Higher Education–or Total Indoctrination?

By December 15, 2009

by Rachel Helmstetter

As Americans, we enjoy many freedoms that we hold dear to our hearts. One of the most significant rights we are guaranteed in the Constitution is our freedom of speech. However, there is an increasingly common trend in today’s colleges and universities, such as at Valdosta State University and the University of Delaware, to place restrictions on free speech and freedom of conscience on campus. These suppressions of our most fundamental rights as free men and women are completely incompatible with the idea of universities being a place where differences of opinion are encouraged. This is where our nation’s future leaders should be educated as members of a free society, and learn to debate and resolve differences peacefully. Freedom of speech and expression is vital to our nation’s colleges in that it promotes free thinking and helps develop students’ fundamental beliefs that they will take with them into the real world.

One example of this blatant violation of the First Amendment is the case of Hayden Barnes and Valdosta State University. The University prevented Mr. Barnes from protesting against a new parking garage the university was building, a garage he was morally opposed to for many reasons. Per the Constitution, Mr. Barnes has the right to protest against the construction of this structure and alert his peers to his opposition in any way he wishes as long as he does not pose a threat to himself or others. However, Valdosta interpreted his letters to the school newspaper, letters to the president, and a collage posted to his Facebook page as a direct target and threat to the president of the university and the university itself. This resulted in his expulsion from school with no disciplinary hearing or even so much as a phone call. This type of outcome is what causes students today to actually fear speaking out and proclaiming their true beliefs at today’s universities. Not only must they deal with some colleges’ "free speech zones" (which in Valdosta’s case was a very small percentage of the campus) and the appropriate time allotment, but also have worries about being expelled for saying something that offends someone or someone’s beliefs. In reality free speech in it’s true form almost always offends someone, but that is the beauty of our rights. We can believe what we believe no matter whom it offends. If we were forced to believe only things that everyone agreed upon and no one took offense to, it would not be long before individuality and individual rights disappeared.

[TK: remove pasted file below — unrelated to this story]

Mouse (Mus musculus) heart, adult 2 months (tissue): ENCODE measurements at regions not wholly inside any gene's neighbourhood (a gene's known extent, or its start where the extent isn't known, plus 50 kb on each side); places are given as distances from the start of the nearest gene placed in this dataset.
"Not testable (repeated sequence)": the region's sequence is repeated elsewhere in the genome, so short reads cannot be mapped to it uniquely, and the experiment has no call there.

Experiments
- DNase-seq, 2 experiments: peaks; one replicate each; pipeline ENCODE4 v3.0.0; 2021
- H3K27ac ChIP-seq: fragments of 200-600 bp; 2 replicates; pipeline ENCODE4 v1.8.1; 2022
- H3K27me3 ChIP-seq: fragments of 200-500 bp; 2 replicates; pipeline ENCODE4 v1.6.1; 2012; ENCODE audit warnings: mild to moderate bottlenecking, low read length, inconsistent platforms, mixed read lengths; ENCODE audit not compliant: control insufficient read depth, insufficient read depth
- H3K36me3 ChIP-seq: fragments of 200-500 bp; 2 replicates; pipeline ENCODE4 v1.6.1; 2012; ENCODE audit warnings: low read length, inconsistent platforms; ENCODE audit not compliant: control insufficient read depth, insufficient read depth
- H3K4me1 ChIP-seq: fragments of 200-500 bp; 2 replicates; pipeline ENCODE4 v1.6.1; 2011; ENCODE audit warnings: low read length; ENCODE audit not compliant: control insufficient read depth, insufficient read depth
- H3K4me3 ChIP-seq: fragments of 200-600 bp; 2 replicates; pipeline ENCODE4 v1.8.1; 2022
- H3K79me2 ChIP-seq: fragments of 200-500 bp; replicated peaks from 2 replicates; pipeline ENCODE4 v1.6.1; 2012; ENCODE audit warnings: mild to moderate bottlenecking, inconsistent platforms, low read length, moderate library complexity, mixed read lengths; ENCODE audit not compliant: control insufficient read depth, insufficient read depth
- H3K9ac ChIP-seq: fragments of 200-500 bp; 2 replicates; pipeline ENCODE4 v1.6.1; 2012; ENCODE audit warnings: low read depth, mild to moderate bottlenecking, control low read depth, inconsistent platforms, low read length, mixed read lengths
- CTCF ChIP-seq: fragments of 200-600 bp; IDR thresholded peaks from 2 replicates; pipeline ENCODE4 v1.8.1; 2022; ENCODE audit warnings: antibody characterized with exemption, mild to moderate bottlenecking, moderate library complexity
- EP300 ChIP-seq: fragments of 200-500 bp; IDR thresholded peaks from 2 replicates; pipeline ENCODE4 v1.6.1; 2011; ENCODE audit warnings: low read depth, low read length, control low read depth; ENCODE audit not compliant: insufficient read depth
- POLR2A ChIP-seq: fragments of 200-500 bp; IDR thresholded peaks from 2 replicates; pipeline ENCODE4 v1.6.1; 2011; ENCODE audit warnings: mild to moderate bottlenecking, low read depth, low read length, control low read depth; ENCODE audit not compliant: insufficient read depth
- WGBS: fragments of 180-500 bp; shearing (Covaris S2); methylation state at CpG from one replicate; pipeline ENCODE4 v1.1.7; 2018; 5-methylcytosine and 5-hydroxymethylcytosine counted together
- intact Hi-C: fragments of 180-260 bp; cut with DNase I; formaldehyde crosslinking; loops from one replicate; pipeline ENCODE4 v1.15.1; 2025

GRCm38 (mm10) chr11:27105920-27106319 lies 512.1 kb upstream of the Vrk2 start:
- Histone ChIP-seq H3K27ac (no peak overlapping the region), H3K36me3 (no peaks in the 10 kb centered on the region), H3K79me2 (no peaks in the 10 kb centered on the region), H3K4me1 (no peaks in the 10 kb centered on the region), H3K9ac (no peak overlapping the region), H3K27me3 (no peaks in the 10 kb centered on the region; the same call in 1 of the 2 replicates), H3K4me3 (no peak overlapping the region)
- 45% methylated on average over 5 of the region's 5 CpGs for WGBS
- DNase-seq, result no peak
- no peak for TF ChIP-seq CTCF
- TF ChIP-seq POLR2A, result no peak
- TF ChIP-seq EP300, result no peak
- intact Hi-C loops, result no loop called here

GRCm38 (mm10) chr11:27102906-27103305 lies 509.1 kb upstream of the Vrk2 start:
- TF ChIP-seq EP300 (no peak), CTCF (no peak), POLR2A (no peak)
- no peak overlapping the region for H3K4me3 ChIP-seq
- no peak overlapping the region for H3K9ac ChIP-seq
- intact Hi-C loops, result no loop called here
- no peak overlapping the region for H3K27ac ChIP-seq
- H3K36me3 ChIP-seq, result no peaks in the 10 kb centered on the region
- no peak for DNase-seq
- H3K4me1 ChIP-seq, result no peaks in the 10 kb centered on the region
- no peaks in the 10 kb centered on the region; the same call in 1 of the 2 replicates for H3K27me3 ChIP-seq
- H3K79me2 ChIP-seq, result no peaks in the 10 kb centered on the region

Another example of collegiate violation of the First Amendment is the freshman orientation program that the University of Delaware was enforcing. The freshmen were not only being told what to say and think, but what to actually believe. They forced students to be defined by their race, sexual orientation, and many other traits one can be identified by. Yet broadcasting such things about oneself is a personal choice and this university was coercing students to do just that. This type of forced conformity not only violates the First Amendment, but also is detrimental to the ideal that all places of higher learning should be a "marketplace of ideas" where students can learn to debate and resolve differences peacefully. Universities are becoming more and more restrictive on free speech so much to the point that they are indoctrinating students with what the institution feels students should or must believe. The job of a university is to provide a place and environment beneficial to learning and discovering your own beliefs on your own time, not to tell you what is and what is not acceptable to believe.

Freedom of speech and other rights protected by the First Amendment are some of the core foundations for being free men and women. With universities infringing upon these rights, students are being taught that America is no longer as free as they once believed. It is organizations like Foundations for Individual Rights in Education (FIRE) that can help the students who stand up for their rights and pull the balance of power back from the universities to the side of the students. By doing this, they show that the First Amendment still stands and that no one, not even towering universities, has the right to restrict the freedom of speech, religion, or conscience of American citizens.